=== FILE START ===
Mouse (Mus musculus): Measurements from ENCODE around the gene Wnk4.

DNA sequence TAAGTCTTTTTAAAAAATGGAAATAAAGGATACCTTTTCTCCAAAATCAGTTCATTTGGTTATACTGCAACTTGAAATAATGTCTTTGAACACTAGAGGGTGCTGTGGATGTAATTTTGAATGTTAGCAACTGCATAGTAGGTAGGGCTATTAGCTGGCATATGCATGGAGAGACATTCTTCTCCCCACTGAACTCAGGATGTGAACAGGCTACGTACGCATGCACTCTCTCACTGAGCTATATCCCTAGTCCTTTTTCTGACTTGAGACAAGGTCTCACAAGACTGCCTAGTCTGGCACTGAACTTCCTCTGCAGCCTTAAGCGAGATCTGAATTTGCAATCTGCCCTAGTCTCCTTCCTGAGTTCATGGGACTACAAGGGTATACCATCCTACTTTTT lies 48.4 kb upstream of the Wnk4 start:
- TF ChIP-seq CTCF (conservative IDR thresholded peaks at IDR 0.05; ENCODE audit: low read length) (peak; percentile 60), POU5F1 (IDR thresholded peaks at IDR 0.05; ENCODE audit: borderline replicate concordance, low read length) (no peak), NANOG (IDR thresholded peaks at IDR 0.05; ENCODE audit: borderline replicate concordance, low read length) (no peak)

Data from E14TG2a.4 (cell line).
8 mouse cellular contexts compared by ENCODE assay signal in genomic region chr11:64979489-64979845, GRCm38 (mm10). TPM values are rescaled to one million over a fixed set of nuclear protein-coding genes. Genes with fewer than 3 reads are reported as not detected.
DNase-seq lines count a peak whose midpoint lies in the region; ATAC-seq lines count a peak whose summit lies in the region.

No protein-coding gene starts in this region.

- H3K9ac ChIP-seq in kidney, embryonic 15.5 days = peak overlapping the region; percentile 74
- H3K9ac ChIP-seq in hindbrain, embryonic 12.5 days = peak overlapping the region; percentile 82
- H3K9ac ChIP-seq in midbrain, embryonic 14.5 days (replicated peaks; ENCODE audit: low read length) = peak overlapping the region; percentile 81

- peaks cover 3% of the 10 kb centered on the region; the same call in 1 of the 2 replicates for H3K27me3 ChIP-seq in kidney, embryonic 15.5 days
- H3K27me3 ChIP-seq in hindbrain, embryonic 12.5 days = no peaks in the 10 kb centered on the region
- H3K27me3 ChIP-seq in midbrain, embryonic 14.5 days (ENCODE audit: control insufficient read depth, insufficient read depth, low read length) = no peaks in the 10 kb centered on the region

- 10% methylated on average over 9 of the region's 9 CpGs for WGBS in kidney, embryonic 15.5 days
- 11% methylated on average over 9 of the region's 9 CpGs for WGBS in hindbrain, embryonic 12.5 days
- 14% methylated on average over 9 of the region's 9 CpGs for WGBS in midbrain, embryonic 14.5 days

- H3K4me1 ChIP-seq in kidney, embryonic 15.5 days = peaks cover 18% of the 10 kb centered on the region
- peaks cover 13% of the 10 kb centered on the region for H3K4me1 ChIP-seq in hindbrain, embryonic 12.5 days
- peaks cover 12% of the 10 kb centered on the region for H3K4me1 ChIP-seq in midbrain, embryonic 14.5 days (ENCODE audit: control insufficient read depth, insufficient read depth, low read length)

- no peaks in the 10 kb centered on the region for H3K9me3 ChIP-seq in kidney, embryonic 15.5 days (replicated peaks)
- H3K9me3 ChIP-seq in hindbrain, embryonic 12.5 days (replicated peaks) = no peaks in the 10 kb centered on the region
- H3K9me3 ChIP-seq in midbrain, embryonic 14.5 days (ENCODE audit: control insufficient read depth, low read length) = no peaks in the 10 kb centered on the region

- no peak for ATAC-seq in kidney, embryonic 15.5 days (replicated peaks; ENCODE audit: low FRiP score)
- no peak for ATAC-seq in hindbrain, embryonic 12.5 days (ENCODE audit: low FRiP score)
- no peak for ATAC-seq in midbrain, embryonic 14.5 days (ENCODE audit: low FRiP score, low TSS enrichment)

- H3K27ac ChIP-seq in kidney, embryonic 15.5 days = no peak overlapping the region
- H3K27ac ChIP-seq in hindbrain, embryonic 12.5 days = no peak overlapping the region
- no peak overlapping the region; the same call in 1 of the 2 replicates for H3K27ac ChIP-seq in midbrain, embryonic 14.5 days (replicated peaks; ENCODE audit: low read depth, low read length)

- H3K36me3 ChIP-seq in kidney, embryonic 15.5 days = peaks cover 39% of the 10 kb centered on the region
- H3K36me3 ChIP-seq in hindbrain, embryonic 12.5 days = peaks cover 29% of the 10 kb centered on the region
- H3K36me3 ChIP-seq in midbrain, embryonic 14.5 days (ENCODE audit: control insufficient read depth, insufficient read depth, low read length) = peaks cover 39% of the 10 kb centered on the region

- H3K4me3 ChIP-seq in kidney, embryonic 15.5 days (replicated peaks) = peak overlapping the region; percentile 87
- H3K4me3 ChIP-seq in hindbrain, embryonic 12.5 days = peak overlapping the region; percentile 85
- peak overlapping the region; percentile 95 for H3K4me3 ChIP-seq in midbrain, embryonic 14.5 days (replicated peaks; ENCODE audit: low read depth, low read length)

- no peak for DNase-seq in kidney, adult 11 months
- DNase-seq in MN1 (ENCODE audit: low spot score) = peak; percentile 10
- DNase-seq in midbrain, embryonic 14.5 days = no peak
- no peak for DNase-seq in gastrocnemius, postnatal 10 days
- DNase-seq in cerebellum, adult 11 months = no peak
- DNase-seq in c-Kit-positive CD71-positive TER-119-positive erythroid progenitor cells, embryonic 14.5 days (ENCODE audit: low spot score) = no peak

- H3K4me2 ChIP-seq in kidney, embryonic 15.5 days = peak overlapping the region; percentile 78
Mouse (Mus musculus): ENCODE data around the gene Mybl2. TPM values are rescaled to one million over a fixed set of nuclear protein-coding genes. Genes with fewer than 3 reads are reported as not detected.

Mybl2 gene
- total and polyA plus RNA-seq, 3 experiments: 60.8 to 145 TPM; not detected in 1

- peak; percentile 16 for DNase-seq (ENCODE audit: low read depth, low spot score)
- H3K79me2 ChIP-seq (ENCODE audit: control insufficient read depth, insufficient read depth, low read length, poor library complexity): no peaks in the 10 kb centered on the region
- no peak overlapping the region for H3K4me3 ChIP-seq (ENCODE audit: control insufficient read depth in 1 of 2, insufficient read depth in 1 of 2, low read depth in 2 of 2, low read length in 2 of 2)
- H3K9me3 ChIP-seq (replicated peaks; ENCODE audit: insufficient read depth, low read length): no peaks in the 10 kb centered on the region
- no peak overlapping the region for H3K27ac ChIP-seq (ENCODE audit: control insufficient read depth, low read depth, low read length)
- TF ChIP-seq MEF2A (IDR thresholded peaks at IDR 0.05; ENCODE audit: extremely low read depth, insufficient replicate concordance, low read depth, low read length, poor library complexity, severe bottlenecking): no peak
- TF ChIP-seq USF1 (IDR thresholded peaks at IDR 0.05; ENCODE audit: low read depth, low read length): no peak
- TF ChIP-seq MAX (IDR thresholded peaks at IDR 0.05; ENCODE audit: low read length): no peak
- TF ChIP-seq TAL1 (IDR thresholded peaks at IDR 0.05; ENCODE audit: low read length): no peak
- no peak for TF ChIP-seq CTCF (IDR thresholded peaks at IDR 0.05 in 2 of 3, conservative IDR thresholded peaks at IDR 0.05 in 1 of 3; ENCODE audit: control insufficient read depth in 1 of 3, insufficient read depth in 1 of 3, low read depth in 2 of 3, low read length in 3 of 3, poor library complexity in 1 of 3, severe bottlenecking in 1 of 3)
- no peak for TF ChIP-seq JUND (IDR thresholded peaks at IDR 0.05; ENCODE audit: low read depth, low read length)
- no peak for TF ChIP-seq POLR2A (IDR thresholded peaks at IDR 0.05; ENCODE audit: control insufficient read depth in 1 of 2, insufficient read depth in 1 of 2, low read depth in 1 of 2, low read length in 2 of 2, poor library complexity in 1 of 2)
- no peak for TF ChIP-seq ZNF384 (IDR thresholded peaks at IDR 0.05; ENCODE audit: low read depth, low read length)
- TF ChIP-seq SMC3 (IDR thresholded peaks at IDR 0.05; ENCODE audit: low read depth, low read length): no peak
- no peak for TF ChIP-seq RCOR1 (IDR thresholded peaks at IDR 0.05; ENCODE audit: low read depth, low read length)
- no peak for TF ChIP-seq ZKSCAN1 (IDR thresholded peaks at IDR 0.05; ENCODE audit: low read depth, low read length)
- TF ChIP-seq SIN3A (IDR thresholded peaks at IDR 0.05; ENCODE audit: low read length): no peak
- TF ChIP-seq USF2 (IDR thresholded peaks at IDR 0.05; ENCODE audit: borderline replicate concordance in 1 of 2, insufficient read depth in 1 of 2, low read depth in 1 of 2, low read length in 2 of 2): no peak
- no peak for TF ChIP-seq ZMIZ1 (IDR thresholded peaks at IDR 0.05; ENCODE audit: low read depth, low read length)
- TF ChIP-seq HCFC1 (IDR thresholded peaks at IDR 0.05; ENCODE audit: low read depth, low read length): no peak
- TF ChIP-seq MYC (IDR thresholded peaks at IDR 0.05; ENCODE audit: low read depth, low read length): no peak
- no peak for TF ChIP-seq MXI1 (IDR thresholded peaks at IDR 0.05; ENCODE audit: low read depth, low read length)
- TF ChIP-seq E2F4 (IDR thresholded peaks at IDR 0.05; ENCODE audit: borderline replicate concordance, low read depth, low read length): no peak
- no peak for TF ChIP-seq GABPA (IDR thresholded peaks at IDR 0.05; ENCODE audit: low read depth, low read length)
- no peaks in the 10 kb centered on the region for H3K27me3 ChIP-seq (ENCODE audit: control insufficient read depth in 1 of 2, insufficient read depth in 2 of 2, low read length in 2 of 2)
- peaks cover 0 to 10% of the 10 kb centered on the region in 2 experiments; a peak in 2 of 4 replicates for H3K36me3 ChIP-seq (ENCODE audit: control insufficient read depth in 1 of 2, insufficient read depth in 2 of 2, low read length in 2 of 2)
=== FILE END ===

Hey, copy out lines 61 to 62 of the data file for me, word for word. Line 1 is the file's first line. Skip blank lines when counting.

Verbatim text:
- TF ChIP-seq SIN3A (IDR thresholded peaks at IDR 0.05; ENCODE audit: low read length): no peak
- TF ChIP-seq USF2 (IDR thresholded peaks at IDR 0.05; ENCODE audit: borderline replicate concordance in 1 of 2, insufficient read depth in 1 of 2, low read depth in 1 of 2, low read length in 2 of 2): no peak